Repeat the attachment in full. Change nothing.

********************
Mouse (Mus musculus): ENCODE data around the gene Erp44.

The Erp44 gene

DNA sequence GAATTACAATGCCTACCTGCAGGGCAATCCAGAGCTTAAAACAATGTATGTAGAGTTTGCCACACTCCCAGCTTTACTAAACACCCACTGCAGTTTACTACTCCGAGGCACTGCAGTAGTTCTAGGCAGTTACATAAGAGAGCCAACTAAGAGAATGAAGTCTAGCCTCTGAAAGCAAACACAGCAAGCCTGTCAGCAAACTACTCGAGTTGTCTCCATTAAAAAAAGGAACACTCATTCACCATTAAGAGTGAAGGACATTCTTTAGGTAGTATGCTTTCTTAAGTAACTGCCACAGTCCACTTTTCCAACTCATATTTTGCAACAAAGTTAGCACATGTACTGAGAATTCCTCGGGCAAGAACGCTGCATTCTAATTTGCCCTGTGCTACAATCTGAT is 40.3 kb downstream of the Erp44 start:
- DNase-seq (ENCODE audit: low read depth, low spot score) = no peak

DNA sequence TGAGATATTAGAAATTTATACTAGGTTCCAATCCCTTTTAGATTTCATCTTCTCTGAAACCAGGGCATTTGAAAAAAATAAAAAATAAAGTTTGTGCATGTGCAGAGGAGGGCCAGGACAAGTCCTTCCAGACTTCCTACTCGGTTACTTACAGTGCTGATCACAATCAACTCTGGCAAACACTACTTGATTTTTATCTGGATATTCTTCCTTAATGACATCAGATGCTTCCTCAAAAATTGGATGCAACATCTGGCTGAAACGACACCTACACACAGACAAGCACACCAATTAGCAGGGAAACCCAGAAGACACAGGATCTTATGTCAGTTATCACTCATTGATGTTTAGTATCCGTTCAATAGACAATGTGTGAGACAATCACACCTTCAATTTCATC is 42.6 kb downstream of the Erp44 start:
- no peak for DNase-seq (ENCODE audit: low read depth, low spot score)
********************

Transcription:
Mouse (Mus musculus): ENCODE data around the gene Erp44.

The Erp44 gene

DNA sequence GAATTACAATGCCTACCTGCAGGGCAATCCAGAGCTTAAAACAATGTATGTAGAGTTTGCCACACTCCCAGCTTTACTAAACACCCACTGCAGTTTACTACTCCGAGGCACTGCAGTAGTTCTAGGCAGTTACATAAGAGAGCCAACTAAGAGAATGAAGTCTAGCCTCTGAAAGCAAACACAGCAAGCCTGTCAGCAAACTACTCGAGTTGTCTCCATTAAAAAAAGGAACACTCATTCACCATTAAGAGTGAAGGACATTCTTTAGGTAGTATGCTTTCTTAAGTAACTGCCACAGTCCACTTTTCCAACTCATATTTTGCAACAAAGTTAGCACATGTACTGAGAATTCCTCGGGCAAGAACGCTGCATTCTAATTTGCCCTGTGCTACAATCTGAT is 40.3 kb downstream of the Erp44 start:
- DNase-seq (ENCODE audit: low read depth, low spot score) = no peak

DNA sequence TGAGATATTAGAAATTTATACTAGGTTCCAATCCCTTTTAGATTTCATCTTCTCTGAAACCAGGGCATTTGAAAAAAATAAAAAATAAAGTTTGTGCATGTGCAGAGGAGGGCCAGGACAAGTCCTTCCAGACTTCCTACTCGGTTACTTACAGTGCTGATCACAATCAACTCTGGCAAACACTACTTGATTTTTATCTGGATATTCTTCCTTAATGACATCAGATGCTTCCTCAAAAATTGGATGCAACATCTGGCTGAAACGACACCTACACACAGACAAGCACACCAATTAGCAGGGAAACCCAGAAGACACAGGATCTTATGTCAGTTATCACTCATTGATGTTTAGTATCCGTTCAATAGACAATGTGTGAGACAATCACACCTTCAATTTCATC is 42.6 kb downstream of the Erp44 start:
- no peak for DNase-seq (ENCODE audit: low read depth, low spot score)